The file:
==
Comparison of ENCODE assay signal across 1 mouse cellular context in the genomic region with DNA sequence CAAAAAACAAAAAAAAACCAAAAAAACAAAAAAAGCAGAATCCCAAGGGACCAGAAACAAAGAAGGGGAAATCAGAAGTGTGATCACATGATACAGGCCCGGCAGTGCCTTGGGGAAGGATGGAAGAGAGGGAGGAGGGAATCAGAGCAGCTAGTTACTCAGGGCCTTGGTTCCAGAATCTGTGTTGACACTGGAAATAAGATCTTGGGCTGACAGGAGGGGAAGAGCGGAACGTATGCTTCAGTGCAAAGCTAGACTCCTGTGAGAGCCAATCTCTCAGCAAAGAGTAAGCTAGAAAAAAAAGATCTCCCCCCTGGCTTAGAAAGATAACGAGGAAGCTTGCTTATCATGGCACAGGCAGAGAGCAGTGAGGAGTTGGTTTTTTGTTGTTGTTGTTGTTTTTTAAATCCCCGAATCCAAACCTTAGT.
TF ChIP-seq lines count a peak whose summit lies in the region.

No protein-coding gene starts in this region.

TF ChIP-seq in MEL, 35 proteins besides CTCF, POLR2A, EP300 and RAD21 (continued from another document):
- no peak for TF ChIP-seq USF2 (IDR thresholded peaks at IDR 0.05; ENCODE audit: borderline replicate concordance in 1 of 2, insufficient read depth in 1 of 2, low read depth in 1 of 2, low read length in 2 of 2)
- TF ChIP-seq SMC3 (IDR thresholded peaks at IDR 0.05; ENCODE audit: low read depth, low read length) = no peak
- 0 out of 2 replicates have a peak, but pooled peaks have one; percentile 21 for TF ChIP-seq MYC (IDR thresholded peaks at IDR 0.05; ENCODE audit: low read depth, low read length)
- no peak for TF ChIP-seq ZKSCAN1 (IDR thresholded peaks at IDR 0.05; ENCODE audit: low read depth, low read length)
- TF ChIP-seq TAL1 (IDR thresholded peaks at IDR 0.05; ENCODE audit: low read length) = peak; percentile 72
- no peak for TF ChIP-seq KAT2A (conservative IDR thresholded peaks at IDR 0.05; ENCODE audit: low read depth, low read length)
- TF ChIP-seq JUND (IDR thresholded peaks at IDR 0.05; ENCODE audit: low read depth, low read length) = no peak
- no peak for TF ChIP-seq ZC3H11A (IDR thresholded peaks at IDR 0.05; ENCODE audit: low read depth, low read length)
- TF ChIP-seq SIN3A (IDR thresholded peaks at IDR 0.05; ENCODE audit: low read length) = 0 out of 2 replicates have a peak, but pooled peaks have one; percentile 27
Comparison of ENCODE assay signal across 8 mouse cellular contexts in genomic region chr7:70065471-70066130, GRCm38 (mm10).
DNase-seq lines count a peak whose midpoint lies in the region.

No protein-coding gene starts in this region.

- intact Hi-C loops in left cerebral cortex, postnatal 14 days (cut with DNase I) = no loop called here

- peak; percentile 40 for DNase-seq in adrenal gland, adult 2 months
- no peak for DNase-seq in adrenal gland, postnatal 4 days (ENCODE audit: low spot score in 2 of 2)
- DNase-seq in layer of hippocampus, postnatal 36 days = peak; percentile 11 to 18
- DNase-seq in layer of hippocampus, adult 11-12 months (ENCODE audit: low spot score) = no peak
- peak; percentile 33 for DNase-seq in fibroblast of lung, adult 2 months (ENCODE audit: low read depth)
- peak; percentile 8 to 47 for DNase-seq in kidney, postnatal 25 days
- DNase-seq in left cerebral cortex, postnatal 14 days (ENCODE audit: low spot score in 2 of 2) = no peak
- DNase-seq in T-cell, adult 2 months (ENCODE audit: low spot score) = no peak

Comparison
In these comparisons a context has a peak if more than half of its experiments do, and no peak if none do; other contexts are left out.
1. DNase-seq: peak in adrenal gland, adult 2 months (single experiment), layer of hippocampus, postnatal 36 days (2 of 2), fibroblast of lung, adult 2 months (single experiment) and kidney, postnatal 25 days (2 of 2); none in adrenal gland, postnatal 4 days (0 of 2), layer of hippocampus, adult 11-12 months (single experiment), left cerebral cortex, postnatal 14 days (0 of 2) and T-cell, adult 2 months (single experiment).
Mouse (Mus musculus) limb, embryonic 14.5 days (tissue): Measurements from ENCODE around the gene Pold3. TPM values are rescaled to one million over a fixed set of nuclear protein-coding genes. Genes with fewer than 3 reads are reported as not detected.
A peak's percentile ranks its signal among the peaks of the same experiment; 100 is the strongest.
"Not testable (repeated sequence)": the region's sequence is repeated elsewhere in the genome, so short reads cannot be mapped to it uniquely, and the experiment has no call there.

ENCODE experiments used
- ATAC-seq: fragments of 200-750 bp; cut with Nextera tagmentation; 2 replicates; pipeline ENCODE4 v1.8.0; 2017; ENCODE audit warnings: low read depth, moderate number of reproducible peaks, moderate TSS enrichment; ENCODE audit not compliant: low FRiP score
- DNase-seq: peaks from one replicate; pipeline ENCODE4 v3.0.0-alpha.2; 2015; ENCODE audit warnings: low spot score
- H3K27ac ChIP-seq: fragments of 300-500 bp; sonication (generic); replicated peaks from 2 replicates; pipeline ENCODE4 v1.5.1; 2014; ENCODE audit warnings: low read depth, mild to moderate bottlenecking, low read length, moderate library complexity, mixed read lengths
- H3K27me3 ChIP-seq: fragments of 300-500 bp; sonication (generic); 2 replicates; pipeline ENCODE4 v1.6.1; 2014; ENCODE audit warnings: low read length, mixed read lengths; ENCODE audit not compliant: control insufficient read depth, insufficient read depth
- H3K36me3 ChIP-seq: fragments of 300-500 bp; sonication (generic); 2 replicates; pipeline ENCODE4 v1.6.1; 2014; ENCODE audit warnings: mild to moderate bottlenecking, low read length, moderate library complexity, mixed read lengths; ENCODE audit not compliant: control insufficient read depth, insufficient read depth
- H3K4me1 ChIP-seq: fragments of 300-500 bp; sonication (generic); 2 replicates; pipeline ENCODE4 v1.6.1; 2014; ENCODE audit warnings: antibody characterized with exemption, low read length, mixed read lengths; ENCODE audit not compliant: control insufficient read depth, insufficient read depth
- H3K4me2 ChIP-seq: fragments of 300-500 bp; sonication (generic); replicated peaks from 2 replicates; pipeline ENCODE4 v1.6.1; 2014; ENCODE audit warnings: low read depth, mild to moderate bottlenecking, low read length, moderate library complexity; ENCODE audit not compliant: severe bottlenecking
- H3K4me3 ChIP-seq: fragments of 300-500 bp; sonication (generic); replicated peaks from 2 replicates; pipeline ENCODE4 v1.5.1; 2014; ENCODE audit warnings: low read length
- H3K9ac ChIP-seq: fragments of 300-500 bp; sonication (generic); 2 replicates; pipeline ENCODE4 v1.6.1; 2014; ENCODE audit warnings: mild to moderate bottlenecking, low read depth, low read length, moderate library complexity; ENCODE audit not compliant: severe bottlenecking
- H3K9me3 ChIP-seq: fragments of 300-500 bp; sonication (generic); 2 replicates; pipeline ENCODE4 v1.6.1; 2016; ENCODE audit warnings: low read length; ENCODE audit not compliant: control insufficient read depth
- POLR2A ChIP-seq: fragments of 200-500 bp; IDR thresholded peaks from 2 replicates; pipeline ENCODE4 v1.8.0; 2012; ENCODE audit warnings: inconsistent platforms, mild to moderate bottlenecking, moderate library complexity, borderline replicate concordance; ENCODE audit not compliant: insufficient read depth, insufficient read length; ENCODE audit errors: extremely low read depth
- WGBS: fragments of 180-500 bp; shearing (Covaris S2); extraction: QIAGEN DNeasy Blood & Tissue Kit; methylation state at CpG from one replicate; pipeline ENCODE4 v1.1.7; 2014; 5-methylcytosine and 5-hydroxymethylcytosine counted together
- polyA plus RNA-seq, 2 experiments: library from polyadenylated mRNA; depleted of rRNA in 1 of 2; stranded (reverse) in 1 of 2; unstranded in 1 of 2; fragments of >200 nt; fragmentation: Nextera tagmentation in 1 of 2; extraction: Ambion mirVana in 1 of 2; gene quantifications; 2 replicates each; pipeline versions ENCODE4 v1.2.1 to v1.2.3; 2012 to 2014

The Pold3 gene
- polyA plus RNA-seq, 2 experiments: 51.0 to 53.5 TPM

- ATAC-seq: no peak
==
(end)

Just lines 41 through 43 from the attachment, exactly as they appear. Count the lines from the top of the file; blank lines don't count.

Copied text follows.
- H3K9ac ChIP-seq: fragments of 300-500 bp; sonication (generic); 2 replicates; pipeline ENCODE4 v1.6.1; 2014; ENCODE audit warnings: mild to moderate bottlenecking, low read depth, low read length, moderate library complexity; ENCODE audit not compliant: severe bottlenecking
- H3K9me3 ChIP-seq: fragments of 300-500 bp; sonication (generic); 2 replicates; pipeline ENCODE4 v1.6.1; 2016; ENCODE audit warnings: low read length; ENCODE audit not compliant: control insufficient read depth
- POLR2A ChIP-seq: fragments of 200-500 bp; IDR thresholded peaks from 2 replicates; pipeline ENCODE4 v1.8.0; 2012; ENCODE audit warnings: inconsistent platforms, mild to moderate bottlenecking, moderate library complexity, borderline replicate concordance; ENCODE audit not compliant: insufficient read depth, insufficient read length; ENCODE audit errors: extremely low read depth